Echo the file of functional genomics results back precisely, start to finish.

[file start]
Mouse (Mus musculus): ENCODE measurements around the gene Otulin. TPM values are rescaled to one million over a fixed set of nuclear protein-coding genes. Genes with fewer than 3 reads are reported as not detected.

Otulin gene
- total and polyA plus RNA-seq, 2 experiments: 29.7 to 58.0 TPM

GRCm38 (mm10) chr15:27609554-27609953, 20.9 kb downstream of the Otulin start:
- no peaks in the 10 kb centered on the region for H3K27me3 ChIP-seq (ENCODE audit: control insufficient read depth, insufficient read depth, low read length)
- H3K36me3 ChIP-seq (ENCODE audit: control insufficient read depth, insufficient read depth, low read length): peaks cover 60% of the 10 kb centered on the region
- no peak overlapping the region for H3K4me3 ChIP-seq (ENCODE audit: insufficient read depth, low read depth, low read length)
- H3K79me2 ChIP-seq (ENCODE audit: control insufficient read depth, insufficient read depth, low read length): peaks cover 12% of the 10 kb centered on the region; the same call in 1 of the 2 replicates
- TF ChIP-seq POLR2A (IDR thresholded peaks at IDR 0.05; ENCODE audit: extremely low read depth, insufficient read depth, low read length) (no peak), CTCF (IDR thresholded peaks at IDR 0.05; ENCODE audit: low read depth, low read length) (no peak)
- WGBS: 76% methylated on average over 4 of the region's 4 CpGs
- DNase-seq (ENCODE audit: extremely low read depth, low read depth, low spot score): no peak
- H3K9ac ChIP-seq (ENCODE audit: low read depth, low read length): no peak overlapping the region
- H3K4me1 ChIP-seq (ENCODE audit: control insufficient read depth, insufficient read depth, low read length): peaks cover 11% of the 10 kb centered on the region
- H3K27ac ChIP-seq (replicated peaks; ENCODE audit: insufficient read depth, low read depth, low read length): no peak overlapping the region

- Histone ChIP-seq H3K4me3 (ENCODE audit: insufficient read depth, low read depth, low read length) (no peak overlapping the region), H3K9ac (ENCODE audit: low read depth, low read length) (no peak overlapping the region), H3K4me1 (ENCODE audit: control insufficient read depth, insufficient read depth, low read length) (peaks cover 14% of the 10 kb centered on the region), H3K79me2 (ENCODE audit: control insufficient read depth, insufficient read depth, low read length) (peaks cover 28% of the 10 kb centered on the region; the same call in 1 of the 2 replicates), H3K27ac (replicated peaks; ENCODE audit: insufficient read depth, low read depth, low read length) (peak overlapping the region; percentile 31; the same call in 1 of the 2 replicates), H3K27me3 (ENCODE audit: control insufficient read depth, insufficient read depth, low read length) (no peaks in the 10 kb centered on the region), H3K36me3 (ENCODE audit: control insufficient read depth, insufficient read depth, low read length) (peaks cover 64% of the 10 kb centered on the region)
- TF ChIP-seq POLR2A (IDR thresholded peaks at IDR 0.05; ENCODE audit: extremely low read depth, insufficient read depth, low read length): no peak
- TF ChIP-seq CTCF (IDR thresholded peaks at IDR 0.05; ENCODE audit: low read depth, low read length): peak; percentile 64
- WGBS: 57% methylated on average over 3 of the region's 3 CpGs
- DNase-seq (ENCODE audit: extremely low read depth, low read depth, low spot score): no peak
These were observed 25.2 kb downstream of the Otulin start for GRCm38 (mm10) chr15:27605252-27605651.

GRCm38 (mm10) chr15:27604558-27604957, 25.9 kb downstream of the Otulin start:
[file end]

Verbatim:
Mouse (Mus musculus): ENCODE measurements around the gene Otulin. TPM values are rescaled to one million over a fixed set of nuclear protein-coding genes. Genes with fewer than 3 reads are reported as not detected.

Otulin gene
- total and polyA plus RNA-seq, 2 experiments: 29.7 to 58.0 TPM

GRCm38 (mm10) chr15:27609554-27609953, 20.9 kb downstream of the Otulin start:
- no peaks in the 10 kb centered on the region for H3K27me3 ChIP-seq (ENCODE audit: control insufficient read depth, insufficient read depth, low read length)
- H3K36me3 ChIP-seq (ENCODE audit: control insufficient read depth, insufficient read depth, low read length): peaks cover 60% of the 10 kb centered on the region
- no peak overlapping the region for H3K4me3 ChIP-seq (ENCODE audit: insufficient read depth, low read depth, low read length)
- H3K79me2 ChIP-seq (ENCODE audit: control insufficient read depth, insufficient read depth, low read length): peaks cover 12% of the 10 kb centered on the region; the same call in 1 of the 2 replicates
- TF ChIP-seq POLR2A (IDR thresholded peaks at IDR 0.05; ENCODE audit: extremely low read depth, insufficient read depth, low read length) (no peak), CTCF (IDR thresholded peaks at IDR 0.05; ENCODE audit: low read depth, low read length) (no peak)
- WGBS: 76% methylated on average over 4 of the region's 4 CpGs
- DNase-seq (ENCODE audit: extremely low read depth, low read depth, low spot score): no peak
- H3K9ac ChIP-seq (ENCODE audit: low read depth, low read length): no peak overlapping the region
- H3K4me1 ChIP-seq (ENCODE audit: control insufficient read depth, insufficient read depth, low read length): peaks cover 11% of the 10 kb centered on the region
- H3K27ac ChIP-seq (replicated peaks; ENCODE audit: insufficient read depth, low read depth, low read length): no peak overlapping the region

- Histone ChIP-seq H3K4me3 (ENCODE audit: insufficient read depth, low read depth, low read length) (no peak overlapping the region), H3K9ac (ENCODE audit: low read depth, low read length) (no peak overlapping the region), H3K4me1 (ENCODE audit: control insufficient read depth, insufficient read depth, low read length) (peaks cover 14% of the 10 kb centered on the region), H3K79me2 (ENCODE audit: control insufficient read depth, insufficient read depth, low read length) (peaks cover 28% of the 10 kb centered on the region; the same call in 1 of the 2 replicates), H3K27ac (replicated peaks; ENCODE audit: insufficient read depth, low read depth, low read length) (peak overlapping the region; percentile 31; the same call in 1 of the 2 replicates), H3K27me3 (ENCODE audit: control insufficient read depth, insufficient read depth, low read length) (no peaks in the 10 kb centered on the region), H3K36me3 (ENCODE audit: control insufficient read depth, insufficient read depth, low read length) (peaks cover 64% of the 10 kb centered on the region)
- TF ChIP-seq POLR2A (IDR thresholded peaks at IDR 0.05; ENCODE audit: extremely low read depth, insufficient read depth, low read length): no peak
- TF ChIP-seq CTCF (IDR thresholded peaks at IDR 0.05; ENCODE audit: low read depth, low read length): peak; percentile 64
- WGBS: 57% methylated on average over 3 of the region's 3 CpGs
- DNase-seq (ENCODE audit: extremely low read depth, low read depth, low spot score): no peak
These were observed 25.2 kb downstream of the Otulin start for GRCm38 (mm10) chr15:27605252-27605651.

GRCm38 (mm10) chr15:27604558-27604957, 25.9 kb downstream of the Otulin start: